In another important policy development, and at the request of the government, former banker, Derek Wanless, completed a review of public health policy aimed at assessing progress in implementing the “fully engaged” scenario for health that he articulated in his earlier report for the Treasury that looked at the future funding of the NHS over a 20 year period until 2022.13 In that report, Wanless made much of the fact that investing in health was good economics.14 His second report, directed to the prime minister, chancellor, and secretary of state for health, is critical of the failure of policy over some 30 years to shift the NHS from being an ill health to a health service.15 Most of the report’s 21 recommendations represent an agenda for action. The failure to make progress is perceived as principally a technical one resulting from lack of sound evidence, underinvestment in research and development, and an antipathy towards rigorous economic analysis of interventions to establish their cost effectiveness. Wanless is especially critical of PCTs and their undeveloped capacity to pursue a public health agenda. However, he regards them as critically important. To secure a population that is fully engaged in their health, Wanless recommends interventions designed to raise levels of health literacy among the public. In particular, he wants to see the public consulted about the balance between state interventions on the one hand and a person’s right to choose on the other.

The government’s response to Wanless II was swift. It launched a major public consultation exercise, Choosing Health, to culminate in a white paper expected in the autumn 2004, which will set out the government’s approach to public health to rebalance the NHS from being a sickness service to a health one.16 The policy statement is expected to be principally concerned with delivery and with the principles of change management in public health. Leadership in public health is likely to figure prominently. Empowering the public to take more direct responsibility for their health is also likely to be a major theme and is consistent with other policy themes, including local devolution, fewer centrally imposed targets, and making choice available to all to reduce inequalities.

One of us (Crowley) has worked in an inner city area in the north east of England for many years. It is clear from this experience that if we are to create the conditions in which the health of individuals and communities can flourish, action is needed on a whole range of social issues that determine the likelihood that a person will lead a long and healthy life. Working in the West End of Newcastle upon Tyne17 showed the limitations of what the NHS could achieve in economically deprived communities and with marginalised groups. People in the West End experienced some of the worst health outcomes in the country and their access to health services was limited. Those with the worst levels of heart disease had the lowest referral rates to hospital treatment and there were obstacles for ethnic minorities in accessing secondary care mirroring the experience elsewhere.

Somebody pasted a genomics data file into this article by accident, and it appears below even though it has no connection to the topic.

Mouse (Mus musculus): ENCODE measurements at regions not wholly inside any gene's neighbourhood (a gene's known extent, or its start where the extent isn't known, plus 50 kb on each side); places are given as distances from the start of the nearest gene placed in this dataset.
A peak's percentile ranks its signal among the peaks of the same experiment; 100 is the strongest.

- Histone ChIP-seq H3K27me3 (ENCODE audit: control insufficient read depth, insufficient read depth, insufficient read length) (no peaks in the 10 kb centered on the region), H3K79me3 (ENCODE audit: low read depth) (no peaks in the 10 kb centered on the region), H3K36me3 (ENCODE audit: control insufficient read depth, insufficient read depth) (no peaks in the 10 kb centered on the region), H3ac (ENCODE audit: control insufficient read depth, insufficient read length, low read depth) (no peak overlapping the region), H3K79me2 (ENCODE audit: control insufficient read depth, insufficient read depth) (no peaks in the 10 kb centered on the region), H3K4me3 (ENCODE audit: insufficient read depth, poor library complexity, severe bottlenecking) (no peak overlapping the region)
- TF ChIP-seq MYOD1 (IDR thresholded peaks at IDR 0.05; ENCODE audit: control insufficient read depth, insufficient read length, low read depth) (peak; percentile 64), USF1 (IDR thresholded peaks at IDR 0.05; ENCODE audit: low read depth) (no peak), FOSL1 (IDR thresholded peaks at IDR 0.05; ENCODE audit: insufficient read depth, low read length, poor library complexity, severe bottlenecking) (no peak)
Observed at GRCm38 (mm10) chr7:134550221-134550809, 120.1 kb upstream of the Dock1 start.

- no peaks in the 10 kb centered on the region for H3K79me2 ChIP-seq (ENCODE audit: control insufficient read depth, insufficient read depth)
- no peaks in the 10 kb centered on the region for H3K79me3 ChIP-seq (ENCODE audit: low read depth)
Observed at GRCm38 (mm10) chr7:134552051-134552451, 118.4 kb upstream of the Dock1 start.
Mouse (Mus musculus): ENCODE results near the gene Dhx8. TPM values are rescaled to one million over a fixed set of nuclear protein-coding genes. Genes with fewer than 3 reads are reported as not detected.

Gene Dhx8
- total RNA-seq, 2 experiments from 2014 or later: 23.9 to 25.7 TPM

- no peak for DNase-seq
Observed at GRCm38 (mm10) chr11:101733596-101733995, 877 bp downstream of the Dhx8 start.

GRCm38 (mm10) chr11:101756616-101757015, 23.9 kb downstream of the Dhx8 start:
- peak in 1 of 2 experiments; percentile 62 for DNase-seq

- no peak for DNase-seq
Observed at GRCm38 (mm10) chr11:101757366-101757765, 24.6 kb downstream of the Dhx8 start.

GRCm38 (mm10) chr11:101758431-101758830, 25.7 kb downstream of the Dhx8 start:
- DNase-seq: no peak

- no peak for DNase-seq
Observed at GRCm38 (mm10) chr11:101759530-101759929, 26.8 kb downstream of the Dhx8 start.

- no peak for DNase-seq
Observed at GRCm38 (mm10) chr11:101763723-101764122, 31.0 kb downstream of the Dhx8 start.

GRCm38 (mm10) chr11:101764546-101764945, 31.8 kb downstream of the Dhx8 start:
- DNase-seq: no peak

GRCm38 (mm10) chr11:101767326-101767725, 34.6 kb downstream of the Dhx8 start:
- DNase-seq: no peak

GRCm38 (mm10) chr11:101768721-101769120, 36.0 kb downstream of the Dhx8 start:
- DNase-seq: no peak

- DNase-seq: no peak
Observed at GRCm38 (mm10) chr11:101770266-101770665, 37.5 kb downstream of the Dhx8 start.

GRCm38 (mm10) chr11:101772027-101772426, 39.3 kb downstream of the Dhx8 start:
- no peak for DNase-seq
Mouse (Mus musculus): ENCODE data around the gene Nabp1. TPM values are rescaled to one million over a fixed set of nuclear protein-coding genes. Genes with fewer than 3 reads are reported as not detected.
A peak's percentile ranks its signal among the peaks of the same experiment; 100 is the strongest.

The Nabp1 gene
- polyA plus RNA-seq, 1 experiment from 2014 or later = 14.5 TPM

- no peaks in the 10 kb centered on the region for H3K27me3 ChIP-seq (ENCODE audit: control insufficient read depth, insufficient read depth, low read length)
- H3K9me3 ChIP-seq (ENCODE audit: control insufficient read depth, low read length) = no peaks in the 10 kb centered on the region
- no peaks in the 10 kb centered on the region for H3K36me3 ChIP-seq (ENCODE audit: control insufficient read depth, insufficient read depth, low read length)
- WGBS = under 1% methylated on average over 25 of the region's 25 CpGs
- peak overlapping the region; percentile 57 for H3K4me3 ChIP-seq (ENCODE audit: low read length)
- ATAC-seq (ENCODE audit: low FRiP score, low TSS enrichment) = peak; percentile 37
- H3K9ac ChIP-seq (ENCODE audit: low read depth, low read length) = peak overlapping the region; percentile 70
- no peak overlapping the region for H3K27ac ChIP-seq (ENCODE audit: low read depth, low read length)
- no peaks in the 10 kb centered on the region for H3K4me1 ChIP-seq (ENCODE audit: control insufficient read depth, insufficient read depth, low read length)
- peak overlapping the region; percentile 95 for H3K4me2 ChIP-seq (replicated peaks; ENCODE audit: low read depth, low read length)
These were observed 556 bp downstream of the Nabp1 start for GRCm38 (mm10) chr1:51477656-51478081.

If the wider picture of health inequalities is genuinely to be transformed, action will have to tackle the broader determinants of health and actively involve the community experiencing these inequalities. Competition for funding has reinforced a national tendency to see poorer communities in terms of their deficits and weaknesses. This approach leads health professionals and others to ignore the many skills, commitments, and capacities that local communities can bring to the struggle to improve their own health. We need to start looking at communities in terms of mapping their capacities and abilities to sort out their own problems18 rather than endlessly reporting their deficits.

There are many ways to involve local communities.19,20 One that has a particular focus on improving the health of minority groups and tackling inequalities is the community development approach.21 Community development entails working with local communities experiencing social exclusion and health inequalities so that they can develop their collective agenda and then act on that agenda by engaging decision makers in the relevant organisations so that health inequalities can be addressed. The Involving Patients and the Public in Healthcare discussion document22 commits the NHS to involving patients and local people in health decisions. Community development linked to primary care has been the subject of publications for a decade or more.23–28 One study suggested that over 60% of PCTs are funding community development activity.29 There has also been a long history of community development projects focusing on health, but without health service funding or connections.30 Some researchers have seen PCT involvement of local communities as the key to their developing their public health role.31 A systematic review suggested that involving patients has contributed to changes in health service provision, but the effects of these on quality of care have not been reported.32

What this paper adds

  • The fact that public health in the NHS is being directed to health service modernisation at the expense of health improvement is questioned.